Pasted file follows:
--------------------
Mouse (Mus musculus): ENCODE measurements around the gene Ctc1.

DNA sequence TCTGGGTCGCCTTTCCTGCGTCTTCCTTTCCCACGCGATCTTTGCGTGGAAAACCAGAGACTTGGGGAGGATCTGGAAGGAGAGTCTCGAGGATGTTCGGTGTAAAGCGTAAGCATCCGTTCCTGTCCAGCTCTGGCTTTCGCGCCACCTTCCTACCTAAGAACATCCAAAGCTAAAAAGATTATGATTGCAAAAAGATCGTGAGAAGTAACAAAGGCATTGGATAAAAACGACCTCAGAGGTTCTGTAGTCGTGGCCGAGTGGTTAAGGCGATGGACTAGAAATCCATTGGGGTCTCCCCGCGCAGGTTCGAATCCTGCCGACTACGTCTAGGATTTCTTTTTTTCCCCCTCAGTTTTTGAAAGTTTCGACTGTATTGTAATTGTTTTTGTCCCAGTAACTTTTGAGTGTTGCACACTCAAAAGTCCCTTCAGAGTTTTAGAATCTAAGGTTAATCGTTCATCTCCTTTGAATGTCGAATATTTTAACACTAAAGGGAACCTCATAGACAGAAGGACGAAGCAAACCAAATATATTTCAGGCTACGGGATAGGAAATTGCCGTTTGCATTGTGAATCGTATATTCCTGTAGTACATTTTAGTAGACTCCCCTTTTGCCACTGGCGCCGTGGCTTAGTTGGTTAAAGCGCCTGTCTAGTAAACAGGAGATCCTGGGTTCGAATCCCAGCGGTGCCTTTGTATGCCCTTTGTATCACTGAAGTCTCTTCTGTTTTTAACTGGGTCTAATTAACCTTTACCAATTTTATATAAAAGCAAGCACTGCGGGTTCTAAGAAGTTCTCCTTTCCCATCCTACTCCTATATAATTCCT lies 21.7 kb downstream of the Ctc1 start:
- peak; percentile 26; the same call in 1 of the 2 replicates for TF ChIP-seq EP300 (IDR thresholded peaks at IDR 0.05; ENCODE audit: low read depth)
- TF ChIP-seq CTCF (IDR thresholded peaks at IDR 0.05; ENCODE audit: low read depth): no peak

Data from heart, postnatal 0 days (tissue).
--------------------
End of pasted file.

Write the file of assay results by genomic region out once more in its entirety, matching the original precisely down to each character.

Mouse (Mus musculus): ENCODE measurements around the gene Ctc1.

DNA sequence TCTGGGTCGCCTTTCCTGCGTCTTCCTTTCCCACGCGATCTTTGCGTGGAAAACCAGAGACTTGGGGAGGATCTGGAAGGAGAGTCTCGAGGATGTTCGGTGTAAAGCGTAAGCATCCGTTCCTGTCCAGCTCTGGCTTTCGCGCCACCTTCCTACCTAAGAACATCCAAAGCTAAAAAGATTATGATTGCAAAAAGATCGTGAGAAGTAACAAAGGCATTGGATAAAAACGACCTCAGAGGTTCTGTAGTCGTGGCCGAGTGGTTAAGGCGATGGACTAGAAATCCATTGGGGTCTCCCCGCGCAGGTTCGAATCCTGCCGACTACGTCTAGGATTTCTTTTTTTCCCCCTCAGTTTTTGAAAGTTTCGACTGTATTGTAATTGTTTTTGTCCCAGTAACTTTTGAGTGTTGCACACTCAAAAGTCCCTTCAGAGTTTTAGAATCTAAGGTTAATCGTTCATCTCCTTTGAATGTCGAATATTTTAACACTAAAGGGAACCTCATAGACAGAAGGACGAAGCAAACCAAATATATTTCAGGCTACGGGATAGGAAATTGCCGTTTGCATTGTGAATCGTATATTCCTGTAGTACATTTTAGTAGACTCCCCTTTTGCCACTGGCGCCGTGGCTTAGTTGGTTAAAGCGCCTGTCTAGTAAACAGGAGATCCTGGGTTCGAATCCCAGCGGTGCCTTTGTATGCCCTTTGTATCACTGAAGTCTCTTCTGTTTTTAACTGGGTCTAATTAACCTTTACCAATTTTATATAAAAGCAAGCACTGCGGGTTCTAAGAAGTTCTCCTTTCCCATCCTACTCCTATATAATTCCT lies 21.7 kb downstream of the Ctc1 start:
- peak; percentile 26; the same call in 1 of the 2 replicates for TF ChIP-seq EP300 (IDR thresholded peaks at IDR 0.05; ENCODE audit: low read depth)
- TF ChIP-seq CTCF (IDR thresholded peaks at IDR 0.05; ENCODE audit: low read depth): no peak

Data from heart, postnatal 0 days (tissue).